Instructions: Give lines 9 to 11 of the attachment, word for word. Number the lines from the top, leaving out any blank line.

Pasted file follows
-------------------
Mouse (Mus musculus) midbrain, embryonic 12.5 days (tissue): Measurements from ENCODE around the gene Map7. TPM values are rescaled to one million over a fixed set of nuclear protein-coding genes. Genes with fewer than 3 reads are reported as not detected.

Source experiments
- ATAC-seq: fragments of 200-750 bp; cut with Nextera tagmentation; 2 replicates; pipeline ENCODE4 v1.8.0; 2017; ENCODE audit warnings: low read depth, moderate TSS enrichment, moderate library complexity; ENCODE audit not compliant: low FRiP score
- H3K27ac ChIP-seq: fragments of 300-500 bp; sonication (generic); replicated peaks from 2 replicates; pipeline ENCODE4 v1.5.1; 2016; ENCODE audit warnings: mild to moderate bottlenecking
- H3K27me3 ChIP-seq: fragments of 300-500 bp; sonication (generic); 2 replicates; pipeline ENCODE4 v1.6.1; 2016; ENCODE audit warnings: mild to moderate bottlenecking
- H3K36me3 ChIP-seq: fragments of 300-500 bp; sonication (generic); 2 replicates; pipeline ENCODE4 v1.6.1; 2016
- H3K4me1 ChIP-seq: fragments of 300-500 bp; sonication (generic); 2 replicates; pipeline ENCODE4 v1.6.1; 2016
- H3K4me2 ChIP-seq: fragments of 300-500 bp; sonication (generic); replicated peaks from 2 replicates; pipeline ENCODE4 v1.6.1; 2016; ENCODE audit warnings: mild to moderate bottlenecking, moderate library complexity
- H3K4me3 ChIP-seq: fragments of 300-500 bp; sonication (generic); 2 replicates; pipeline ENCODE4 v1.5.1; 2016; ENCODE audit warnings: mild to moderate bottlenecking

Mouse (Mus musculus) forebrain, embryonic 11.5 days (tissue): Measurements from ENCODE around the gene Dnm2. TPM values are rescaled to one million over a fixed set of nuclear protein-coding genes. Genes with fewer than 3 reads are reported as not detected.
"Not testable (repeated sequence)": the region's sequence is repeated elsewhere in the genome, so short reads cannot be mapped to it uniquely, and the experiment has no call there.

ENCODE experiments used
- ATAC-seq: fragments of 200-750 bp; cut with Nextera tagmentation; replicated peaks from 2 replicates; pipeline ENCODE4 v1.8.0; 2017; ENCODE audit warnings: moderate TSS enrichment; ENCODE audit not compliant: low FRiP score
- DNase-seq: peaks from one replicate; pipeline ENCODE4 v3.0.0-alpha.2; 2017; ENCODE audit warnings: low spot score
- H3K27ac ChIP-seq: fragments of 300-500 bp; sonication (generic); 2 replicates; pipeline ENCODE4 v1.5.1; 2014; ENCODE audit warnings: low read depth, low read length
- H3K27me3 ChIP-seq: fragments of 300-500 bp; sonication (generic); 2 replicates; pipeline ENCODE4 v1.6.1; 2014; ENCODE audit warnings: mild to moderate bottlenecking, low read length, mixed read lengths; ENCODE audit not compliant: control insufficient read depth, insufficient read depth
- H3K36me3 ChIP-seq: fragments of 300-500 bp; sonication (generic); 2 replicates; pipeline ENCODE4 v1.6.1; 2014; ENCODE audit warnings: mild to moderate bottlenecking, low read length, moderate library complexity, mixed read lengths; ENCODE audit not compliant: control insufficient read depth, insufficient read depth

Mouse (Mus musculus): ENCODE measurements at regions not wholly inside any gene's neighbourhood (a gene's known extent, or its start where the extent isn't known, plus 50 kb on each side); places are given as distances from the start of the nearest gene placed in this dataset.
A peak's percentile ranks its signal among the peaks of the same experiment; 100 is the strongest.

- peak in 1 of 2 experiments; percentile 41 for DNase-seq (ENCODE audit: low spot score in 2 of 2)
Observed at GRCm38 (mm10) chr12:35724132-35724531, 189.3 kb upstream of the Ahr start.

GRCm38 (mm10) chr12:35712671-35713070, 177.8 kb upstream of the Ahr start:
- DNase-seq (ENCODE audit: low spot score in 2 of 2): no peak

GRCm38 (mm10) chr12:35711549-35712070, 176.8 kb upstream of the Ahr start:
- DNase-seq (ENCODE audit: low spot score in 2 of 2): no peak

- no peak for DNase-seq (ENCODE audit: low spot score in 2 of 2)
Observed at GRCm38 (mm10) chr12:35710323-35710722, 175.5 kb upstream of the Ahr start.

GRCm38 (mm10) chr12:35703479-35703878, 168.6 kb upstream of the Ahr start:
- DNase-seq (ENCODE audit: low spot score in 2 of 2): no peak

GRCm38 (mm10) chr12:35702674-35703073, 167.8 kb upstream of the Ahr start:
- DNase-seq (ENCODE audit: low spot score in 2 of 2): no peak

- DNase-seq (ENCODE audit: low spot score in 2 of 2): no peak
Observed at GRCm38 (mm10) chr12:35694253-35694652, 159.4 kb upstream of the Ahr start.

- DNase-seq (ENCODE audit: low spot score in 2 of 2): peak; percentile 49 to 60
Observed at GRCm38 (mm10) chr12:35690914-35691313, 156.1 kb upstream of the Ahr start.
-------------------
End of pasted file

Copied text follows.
- H3K4me3 ChIP-seq: fragments of 300-500 bp; sonication (generic); 2 replicates; pipeline ENCODE4 v1.5.1; 2016; ENCODE audit warnings: mild to moderate bottlenecking

Mouse (Mus musculus) forebrain, embryonic 11.5 days (tissue): Measurements from ENCODE around the gene Dnm2. TPM values are rescaled to one million over a fixed set of nuclear protein-coding genes. Genes with fewer than 3 reads are reported as not detected.
"Not testable (repeated sequence)": the region's sequence is repeated elsewhere in the genome, so short reads cannot be mapped to it uniquely, and the experiment has no call there.